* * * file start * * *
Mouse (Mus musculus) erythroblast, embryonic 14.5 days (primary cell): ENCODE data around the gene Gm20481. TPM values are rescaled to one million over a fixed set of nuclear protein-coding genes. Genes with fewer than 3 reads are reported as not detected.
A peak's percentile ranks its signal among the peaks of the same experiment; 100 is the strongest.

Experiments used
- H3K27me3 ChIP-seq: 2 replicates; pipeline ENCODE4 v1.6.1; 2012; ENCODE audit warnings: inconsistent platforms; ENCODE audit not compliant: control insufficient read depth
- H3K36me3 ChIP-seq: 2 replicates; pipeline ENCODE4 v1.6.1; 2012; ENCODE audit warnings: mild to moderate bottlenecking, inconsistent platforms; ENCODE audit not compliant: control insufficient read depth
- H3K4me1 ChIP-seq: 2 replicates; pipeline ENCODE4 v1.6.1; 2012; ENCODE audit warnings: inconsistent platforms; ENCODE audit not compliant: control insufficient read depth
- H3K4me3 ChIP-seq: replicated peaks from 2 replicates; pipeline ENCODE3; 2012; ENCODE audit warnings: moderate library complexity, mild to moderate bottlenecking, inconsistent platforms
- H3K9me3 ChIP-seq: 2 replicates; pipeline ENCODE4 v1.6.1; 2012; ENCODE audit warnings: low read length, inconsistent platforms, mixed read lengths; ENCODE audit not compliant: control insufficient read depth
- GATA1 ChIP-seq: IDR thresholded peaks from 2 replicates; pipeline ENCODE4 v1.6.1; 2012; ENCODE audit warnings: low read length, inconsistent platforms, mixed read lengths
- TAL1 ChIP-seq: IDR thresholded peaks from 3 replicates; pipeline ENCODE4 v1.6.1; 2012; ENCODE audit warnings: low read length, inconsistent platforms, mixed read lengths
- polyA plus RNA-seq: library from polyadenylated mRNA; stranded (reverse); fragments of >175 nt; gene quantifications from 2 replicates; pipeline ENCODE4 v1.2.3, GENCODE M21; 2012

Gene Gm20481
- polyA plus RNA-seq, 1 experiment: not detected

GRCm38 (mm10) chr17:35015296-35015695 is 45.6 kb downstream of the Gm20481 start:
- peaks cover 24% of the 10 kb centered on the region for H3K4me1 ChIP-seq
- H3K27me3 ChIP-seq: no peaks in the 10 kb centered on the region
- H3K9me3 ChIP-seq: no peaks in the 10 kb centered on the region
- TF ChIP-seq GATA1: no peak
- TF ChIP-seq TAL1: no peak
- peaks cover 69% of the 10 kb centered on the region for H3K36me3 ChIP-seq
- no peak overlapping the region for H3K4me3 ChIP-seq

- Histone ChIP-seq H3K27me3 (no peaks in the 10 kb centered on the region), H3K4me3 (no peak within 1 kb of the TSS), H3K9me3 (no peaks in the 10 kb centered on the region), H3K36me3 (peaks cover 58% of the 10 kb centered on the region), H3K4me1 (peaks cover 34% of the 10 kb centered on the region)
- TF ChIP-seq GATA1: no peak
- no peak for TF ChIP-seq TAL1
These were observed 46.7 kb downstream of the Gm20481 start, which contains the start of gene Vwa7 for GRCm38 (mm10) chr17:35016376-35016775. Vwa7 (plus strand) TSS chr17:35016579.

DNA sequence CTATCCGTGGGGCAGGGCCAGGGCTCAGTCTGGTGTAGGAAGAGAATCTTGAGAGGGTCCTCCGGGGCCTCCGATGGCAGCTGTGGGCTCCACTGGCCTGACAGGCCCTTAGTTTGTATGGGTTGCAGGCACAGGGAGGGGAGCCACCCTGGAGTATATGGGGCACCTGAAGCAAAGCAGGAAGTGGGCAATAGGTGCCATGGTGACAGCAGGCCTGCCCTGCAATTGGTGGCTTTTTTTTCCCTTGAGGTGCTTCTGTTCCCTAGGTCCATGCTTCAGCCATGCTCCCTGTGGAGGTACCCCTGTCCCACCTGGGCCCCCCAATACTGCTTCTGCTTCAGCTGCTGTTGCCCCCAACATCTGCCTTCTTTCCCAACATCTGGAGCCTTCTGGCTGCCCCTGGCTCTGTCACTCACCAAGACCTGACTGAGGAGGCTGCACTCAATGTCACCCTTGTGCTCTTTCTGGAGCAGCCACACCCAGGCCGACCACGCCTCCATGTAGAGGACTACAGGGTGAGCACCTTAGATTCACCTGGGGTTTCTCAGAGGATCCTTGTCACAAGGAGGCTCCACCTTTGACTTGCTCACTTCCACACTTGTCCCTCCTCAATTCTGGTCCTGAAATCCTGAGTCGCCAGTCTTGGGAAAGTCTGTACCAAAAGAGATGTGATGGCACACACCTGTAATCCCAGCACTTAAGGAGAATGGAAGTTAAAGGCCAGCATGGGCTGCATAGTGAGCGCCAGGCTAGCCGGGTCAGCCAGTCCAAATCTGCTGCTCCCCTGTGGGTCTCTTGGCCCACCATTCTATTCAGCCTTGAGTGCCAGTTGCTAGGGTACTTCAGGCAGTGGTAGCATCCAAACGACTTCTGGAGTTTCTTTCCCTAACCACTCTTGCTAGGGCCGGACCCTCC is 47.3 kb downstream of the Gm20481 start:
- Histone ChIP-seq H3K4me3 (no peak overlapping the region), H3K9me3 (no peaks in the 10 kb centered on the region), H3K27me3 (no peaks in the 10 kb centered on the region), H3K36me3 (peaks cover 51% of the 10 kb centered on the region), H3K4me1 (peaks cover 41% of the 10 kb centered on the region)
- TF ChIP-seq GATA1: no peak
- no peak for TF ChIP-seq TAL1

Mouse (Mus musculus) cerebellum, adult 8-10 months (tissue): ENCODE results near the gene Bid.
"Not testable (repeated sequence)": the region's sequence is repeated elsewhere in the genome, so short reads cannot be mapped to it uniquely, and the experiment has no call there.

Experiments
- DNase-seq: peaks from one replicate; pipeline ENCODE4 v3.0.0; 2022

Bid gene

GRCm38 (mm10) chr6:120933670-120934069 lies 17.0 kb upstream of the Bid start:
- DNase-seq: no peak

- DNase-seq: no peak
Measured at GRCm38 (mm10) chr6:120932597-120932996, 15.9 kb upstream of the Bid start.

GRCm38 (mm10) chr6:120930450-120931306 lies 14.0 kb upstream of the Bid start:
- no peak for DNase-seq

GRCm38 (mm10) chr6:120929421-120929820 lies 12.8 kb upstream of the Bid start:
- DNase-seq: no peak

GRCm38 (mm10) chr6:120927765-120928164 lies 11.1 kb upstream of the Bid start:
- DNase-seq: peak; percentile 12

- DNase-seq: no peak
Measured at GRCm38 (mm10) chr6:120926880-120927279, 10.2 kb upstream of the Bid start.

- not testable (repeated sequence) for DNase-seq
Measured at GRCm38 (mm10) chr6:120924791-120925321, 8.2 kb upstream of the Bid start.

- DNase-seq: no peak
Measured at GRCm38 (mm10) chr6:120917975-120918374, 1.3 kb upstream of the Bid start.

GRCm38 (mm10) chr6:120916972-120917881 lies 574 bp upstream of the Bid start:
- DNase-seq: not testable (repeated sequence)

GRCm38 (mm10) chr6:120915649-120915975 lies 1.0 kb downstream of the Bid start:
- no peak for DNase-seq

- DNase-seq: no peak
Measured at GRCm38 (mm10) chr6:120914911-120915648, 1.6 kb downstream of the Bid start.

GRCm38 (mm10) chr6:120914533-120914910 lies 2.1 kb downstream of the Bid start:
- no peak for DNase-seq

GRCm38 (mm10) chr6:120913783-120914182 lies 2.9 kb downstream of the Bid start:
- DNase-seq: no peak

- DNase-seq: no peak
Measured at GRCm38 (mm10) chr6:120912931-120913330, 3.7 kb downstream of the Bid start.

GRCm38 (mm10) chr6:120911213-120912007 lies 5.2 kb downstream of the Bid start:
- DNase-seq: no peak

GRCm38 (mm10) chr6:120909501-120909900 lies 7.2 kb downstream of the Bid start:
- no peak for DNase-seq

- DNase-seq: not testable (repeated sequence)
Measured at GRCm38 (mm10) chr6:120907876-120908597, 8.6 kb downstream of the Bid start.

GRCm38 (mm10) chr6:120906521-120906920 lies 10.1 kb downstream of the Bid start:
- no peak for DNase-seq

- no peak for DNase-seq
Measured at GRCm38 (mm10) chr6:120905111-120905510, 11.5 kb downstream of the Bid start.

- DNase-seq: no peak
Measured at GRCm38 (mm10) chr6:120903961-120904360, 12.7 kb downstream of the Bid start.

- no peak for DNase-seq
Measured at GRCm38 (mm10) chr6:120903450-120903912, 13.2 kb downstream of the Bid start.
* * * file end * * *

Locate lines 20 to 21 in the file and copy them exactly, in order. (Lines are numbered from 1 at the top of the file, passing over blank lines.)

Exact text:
- peaks cover 69% of the 10 kb centered on the region for H3K36me3 ChIP-seq
- no peak overlapping the region for H3K4me3 ChIP-seq